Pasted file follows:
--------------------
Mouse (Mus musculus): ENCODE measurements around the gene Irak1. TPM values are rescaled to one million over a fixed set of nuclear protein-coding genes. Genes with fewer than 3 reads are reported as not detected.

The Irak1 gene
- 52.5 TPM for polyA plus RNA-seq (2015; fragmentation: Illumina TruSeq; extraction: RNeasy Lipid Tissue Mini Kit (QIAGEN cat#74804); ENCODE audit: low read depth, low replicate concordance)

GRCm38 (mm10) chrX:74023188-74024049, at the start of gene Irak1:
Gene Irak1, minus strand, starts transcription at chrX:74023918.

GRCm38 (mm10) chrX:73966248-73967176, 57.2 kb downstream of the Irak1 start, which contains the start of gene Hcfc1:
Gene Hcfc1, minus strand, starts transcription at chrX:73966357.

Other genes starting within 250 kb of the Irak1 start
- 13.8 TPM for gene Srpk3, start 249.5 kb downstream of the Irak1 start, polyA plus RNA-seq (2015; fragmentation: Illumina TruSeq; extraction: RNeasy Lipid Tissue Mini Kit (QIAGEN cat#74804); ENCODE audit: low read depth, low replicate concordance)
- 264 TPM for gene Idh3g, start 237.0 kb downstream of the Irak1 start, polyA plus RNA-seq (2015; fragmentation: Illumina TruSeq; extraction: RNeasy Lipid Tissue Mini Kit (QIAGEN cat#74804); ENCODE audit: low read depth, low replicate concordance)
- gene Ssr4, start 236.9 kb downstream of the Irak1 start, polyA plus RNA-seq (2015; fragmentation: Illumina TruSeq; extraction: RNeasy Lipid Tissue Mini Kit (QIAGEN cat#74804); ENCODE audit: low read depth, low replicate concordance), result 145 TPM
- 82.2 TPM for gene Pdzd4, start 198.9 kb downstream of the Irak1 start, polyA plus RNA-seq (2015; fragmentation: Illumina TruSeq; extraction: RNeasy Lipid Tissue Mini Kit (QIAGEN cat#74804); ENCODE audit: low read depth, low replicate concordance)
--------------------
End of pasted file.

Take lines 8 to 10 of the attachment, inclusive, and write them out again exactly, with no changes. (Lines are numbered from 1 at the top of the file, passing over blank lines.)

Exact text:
Other genes starting within 250 kb of the Irak1 start
- 13.8 TPM for gene Srpk3, start 249.5 kb downstream of the Irak1 start, polyA plus RNA-seq (2015; fragmentation: Illumina TruSeq; extraction: RNeasy Lipid Tissue Mini Kit (QIAGEN cat#74804); ENCODE audit: low read depth, low replicate concordance)
- 264 TPM for gene Idh3g, start 237.0 kb downstream of the Irak1 start, polyA plus RNA-seq (2015; fragmentation: Illumina TruSeq; extraction: RNeasy Lipid Tissue Mini Kit (QIAGEN cat#74804); ENCODE audit: low read depth, low replicate concordance)